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  1. Review of John Hacker-Wright (Ed.): Philippa Foot on Goodness and Virtue, 2018. [REVIEW]Sascha Settegast - 2019 - Zeitschrift Für Ethik Und Moralphilosophie 2 (2):391-397.
  • Nothing in Ethics Makes Sense Except in the Light of Evolution? Natural Goodness, Normativity, and Naturalism.Jay Odenbaugh - 2017 - Synthese 194 (4):1031-1055.
    Foot , Hursthouse , and Thompson , along with other philosophers, have argued for a metaethical position, the natural goodness approach, that claims moral judgments are, or are on a par with, teleological claims made in the biological sciences. Specifically, an organism’s flourishing is characterized by how well they function as specified by the species to which they belong. In this essay, I first sketch the Neo-Aristotelian natural goodness approach. Second, I argue that critics who claim that this sort of (...)
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  • Neo-Aristotelian Naturalism and the Indeterminacy Objection.Scott Woodcock - 2015 - International Journal of Philosophical Studies 23 (1):20-41.
    Philippa Foot’s virtue ethics remains an intriguing but divisive position in normative ethics. For some, the promise of grounding human virtue in natural facts is a useful method of establishing normative content. For others, the natural facts on which the virtues are established appear naively uninformed when it comes to the empirical details of our species. In response to this criticism, a new cohort of neo-Aristotelians like John Hacker-Wright attempt to defend Foot by reminding critics that the facts at stake (...)
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  • Human Nature and Moral Sprouts: Mencius on the Pollyanna Problem.Richard T. Kim - 2018 - Pacific Philosophical Quarterly 99 (1):140-162.
    This article responds to a common criticism of Aristotelian naturalism known as the Pollyanna Problem, the objection that Aristotelian naturalism, when combined with recent empirical research, generates morally unacceptable conclusions. In developing a reply to this objection, I draw upon the conception of human nature developed by the ancient Chinese philosopher Mencius, and build up an account of ethical naturalism that provides a satisfying response to the Pollyanna Problem while also preserving what is most attractive about Aristotelian naturalism.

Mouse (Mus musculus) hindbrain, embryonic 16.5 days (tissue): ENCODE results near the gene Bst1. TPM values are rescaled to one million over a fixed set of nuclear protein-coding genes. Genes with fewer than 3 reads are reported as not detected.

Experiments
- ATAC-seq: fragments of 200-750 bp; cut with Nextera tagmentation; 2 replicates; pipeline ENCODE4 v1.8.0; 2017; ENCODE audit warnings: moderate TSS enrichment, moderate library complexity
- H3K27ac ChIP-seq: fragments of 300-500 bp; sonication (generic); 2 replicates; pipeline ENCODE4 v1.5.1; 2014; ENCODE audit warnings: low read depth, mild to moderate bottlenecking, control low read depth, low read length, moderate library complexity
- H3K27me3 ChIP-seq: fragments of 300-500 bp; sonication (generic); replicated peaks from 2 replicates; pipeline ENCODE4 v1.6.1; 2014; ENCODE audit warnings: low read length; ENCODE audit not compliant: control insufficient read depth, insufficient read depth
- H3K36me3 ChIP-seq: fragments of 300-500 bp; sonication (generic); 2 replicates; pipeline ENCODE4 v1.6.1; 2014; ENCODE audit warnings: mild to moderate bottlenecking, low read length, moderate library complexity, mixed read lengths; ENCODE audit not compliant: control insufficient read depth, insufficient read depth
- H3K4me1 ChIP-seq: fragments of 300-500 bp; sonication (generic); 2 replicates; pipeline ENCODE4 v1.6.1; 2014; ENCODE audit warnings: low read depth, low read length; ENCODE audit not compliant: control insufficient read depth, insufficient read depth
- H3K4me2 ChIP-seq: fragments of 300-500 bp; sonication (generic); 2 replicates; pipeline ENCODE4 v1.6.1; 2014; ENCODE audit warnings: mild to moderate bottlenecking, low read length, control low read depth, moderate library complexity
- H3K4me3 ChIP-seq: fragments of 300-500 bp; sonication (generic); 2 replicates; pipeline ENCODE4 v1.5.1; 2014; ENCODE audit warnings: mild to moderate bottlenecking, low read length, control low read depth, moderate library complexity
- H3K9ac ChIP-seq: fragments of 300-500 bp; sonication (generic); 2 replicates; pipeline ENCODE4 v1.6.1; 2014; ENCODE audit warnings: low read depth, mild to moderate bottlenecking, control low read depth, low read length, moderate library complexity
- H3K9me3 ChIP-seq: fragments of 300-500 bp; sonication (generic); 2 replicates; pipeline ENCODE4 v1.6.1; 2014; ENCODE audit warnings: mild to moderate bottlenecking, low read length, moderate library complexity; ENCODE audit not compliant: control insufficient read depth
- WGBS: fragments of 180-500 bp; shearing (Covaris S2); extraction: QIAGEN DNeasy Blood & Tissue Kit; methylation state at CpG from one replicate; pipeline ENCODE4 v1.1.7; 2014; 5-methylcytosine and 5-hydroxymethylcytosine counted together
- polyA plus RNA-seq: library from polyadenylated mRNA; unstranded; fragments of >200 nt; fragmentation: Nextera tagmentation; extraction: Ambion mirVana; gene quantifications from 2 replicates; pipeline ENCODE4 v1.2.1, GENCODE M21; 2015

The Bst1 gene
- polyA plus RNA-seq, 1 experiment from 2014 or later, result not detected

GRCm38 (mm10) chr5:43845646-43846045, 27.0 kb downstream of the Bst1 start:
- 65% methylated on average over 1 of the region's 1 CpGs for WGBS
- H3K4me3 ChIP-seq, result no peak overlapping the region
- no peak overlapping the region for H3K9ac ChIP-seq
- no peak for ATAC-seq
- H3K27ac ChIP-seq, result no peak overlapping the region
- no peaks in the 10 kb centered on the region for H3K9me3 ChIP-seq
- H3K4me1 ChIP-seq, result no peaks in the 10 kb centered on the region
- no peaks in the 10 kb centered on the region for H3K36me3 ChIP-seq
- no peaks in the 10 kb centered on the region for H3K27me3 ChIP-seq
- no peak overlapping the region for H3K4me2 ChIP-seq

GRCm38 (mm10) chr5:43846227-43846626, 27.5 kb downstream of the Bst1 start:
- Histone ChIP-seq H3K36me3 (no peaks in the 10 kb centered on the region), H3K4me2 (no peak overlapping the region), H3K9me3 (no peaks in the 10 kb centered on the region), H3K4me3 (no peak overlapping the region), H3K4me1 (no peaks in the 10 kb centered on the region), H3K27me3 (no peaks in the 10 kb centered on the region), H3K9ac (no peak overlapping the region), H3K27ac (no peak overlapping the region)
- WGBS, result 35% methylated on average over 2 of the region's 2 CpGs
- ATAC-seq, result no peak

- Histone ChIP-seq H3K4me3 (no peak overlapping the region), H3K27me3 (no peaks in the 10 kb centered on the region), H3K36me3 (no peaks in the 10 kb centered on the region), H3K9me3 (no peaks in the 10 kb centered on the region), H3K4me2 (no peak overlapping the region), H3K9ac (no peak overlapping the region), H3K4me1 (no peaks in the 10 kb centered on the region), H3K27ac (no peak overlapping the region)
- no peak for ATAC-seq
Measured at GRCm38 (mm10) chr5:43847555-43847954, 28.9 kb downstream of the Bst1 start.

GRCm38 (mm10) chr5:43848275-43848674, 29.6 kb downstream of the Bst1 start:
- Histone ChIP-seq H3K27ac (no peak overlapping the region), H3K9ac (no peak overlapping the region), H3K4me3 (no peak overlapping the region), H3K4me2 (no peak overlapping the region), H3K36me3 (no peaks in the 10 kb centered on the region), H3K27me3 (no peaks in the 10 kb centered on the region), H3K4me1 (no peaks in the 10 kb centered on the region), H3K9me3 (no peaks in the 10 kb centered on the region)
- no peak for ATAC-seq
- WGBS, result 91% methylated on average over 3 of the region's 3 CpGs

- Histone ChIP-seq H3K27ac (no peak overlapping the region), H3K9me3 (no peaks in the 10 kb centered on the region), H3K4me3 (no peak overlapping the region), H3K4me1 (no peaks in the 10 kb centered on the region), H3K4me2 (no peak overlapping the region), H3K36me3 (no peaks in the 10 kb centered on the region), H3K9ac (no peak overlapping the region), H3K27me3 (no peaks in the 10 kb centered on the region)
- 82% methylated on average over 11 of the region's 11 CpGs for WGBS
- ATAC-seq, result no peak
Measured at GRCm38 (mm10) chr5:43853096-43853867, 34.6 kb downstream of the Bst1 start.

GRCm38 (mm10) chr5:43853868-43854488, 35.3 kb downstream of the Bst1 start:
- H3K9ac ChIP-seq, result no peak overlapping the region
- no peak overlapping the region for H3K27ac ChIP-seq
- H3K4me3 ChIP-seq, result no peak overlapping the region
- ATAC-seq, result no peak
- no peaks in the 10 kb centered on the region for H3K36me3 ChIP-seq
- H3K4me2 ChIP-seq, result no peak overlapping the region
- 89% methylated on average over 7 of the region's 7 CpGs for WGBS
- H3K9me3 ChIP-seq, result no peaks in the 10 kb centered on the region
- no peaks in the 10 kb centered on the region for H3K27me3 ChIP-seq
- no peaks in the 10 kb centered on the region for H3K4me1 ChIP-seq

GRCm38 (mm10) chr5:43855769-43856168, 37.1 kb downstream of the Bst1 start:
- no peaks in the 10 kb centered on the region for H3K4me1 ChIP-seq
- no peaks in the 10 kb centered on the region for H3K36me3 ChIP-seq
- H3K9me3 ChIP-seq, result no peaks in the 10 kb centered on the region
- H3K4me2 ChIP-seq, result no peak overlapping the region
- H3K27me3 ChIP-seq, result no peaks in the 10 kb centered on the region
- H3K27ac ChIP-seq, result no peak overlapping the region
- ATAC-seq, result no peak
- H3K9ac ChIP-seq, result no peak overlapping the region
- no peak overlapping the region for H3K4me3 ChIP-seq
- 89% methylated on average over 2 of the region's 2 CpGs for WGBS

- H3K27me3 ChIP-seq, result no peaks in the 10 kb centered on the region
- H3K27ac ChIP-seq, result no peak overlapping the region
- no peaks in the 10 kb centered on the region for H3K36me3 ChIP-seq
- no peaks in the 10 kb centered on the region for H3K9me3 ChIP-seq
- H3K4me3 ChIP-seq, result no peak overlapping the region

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  • Nature, Feminism, and Flourishing: Human Nature and the Feminist Ethics of Flourishing.Celeste D. Harvey - 2016 - Dissertation, Marquette University
    This dissertation examines the viability of a feminist ethic of flourishing. The possibility of a eudaimonist, or flourishing-based, ethic adapted for the needs of feminist ethics and politics has recently been raised by a number of feminist moral philosophers. However, in these discussions, the degree to which an ethic of flourishing requires a substantive conception of human nature has not been adequately addressed. Flourishing-based ethical theories appear to require a substantive account of the kind of thing whose flourishing is to (...)
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  • Moral Reasoning as Naturally Good: A Qualified Defense of Foot's Conception of Practical Rationality.Steven Hendley - 2015 - Southern Journal of Philosophy 53 (4):427-449.
    Philippa Foot 's version of ethical naturalism, centered on the idea of “natural goodness,” has received a good deal of critical scrutiny. One pervasive criticism contends that less than virtuous modes of conduct may be described as naturally good or, at least, not naturally defective on her account. If true, this contradicts the most ambitious aspect of Foot 's naturalistic approach to ethics: to show that judgments of moral goodness are a subclass of judgments of natural goodness. But even if (...)
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  • Must Realists Be Skeptics? An Aristotelian Reply to a Darwinian Dilemma.Micah Lott - 2018 - Philosophical Studies 175 (1):71-96.